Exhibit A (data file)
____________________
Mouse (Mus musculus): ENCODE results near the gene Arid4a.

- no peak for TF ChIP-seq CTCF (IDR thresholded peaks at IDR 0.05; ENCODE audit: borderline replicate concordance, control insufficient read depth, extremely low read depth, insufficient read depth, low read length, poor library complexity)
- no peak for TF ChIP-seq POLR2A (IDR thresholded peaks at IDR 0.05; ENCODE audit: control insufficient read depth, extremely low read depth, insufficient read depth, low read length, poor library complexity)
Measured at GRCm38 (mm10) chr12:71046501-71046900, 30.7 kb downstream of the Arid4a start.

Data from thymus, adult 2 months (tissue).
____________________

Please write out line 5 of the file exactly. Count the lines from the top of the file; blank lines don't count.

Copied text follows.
Data from thymus, adult 2 months (tissue).